Climate change may result in a reduction in the amount of fresh water (water yield) that the US National Forests and Grasslands contribute to the national water supply, according to a study published in Scientific Reports this week.
Forested land covers approximately 29% of the US, supplying over half of the country’s fresh water and offsetting between 10-20% of current US fossil fuel emissions. The National Forests account for 9% of the total land area and provide 14% of the national water supply.
Using climate projections derived from 20 global climate models, Ge Sun and colleagues created a model to investigate the potential impacts of climate change on the water supply and carbon sequestration by the 170 National Forests and Grasslands in the US. The authors found that ecosystem productivity - the rate of generation of biomass - is projected to increase by up to 24%, while water yield is projected to decrease by 4%-7% by 2100. They suggest that although precipitation levels are likely to increase during this period, they will be offset by increasing levels of evaporation and transpiration owing to increases in air temperature.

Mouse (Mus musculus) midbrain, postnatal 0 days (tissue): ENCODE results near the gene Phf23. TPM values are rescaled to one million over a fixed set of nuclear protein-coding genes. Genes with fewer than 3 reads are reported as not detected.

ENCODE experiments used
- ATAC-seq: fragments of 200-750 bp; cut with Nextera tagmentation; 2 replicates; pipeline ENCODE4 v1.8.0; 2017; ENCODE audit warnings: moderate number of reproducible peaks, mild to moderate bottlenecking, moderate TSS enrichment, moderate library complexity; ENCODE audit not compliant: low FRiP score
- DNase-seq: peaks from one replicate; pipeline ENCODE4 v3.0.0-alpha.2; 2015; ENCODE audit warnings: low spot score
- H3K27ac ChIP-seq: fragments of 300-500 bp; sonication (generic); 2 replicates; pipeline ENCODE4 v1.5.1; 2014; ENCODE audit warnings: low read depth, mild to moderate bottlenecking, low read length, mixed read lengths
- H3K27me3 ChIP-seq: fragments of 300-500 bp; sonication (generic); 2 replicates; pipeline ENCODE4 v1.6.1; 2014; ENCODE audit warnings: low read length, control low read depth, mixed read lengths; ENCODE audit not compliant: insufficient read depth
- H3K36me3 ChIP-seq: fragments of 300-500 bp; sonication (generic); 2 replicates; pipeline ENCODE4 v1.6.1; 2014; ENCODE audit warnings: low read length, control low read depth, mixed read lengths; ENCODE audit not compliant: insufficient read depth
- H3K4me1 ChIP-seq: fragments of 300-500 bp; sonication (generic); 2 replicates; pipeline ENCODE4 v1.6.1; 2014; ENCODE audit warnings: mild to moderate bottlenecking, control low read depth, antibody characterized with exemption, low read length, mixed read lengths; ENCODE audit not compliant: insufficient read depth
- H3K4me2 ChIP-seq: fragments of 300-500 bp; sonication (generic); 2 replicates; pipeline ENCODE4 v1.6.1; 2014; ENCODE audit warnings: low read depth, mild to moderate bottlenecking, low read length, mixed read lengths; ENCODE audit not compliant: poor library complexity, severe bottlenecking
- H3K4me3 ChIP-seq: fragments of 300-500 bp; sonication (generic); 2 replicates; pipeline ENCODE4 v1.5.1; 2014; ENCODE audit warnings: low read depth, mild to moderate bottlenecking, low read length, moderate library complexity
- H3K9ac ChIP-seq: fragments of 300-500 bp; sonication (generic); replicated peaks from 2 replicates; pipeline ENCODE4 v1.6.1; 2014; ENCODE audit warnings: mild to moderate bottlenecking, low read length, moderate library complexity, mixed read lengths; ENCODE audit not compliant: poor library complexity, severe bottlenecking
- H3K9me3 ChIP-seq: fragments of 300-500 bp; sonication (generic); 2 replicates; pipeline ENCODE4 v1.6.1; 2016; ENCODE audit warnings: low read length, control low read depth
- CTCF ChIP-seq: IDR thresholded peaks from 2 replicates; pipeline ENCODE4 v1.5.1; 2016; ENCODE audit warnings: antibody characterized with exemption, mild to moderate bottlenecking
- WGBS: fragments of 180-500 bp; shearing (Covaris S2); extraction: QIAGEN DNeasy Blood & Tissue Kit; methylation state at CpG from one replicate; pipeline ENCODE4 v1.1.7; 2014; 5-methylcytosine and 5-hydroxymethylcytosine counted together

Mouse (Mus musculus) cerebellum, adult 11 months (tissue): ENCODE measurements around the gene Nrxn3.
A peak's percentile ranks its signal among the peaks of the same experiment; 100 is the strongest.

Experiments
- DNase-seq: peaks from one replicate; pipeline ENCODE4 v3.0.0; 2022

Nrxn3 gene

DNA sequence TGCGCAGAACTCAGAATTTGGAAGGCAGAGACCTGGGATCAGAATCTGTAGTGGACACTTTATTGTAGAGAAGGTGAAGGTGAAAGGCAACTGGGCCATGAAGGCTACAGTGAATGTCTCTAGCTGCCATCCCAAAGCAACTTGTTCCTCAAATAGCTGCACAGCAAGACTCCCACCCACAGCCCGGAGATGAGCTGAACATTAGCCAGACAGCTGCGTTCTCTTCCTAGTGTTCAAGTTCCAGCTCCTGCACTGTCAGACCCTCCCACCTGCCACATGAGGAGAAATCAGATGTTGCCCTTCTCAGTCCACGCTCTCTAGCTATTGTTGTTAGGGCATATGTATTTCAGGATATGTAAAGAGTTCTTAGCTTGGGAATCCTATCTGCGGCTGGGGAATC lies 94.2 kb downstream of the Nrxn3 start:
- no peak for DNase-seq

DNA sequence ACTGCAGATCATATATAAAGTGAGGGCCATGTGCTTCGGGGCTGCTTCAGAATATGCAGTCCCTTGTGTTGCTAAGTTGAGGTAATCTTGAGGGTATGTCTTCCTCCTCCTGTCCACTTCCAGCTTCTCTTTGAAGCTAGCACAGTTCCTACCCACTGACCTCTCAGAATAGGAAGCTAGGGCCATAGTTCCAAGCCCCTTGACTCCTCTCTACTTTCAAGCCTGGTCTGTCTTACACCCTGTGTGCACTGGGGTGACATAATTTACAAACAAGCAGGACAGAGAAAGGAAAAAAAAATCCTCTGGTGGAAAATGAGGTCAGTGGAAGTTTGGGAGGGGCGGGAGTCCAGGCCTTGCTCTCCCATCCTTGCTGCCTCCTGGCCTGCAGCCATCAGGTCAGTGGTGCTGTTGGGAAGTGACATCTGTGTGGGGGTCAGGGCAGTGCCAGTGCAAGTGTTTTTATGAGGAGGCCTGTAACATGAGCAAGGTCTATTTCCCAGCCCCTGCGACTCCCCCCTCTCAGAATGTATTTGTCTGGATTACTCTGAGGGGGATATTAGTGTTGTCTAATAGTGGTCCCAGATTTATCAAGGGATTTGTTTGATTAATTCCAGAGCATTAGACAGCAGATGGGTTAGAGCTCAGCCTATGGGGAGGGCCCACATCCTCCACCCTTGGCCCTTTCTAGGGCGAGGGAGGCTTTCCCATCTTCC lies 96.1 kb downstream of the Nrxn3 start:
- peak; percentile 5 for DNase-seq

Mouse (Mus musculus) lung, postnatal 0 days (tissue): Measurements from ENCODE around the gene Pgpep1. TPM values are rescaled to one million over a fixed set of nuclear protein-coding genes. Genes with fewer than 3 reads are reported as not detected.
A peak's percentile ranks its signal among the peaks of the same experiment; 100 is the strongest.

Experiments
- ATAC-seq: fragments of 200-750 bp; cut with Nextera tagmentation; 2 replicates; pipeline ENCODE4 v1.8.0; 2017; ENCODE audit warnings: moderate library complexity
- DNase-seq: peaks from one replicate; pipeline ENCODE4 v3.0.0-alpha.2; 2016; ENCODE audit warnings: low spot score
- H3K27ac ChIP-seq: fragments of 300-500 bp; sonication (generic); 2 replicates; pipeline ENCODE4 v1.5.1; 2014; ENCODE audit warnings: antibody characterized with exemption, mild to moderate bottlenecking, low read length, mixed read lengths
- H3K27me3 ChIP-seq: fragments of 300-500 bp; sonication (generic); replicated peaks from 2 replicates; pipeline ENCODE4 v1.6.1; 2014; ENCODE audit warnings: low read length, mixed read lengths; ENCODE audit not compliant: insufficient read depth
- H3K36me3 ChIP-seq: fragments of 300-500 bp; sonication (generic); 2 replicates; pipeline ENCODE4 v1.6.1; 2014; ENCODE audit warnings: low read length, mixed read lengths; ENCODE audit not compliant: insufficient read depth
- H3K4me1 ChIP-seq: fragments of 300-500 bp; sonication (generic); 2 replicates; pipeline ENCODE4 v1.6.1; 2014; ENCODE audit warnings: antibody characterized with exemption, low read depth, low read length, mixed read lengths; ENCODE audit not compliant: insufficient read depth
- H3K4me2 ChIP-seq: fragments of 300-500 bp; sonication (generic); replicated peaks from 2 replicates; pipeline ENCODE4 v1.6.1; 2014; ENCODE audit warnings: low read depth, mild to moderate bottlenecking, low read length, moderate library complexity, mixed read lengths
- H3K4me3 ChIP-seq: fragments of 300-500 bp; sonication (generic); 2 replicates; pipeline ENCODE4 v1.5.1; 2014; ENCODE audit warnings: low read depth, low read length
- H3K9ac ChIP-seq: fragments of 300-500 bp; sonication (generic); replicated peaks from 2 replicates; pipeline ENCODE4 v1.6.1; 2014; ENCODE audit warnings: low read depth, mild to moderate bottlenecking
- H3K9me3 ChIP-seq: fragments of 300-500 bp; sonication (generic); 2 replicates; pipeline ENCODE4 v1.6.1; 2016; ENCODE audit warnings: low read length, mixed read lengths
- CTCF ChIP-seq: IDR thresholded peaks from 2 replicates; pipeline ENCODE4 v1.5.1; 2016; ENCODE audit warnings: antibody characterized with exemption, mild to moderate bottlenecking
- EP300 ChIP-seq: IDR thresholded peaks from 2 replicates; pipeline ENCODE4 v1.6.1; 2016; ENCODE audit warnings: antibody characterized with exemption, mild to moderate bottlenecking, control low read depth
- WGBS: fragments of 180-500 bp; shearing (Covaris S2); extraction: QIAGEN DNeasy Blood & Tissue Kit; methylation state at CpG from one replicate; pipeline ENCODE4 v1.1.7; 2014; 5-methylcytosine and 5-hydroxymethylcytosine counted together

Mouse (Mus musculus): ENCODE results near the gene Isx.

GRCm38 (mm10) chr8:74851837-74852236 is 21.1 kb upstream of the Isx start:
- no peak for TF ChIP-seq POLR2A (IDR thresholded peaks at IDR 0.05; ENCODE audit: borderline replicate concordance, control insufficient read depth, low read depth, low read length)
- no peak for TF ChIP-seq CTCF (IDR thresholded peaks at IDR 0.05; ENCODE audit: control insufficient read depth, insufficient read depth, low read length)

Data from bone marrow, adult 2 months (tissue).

The authors warn that an increase in carbon sequestration and ecosystem productivity may result in increased forest growth which, when coupled with a drying trend, could lead to an increased risk of wildfire. They also argue that water supplies and aquatic habitats could be threatened by a reduction in water yield.
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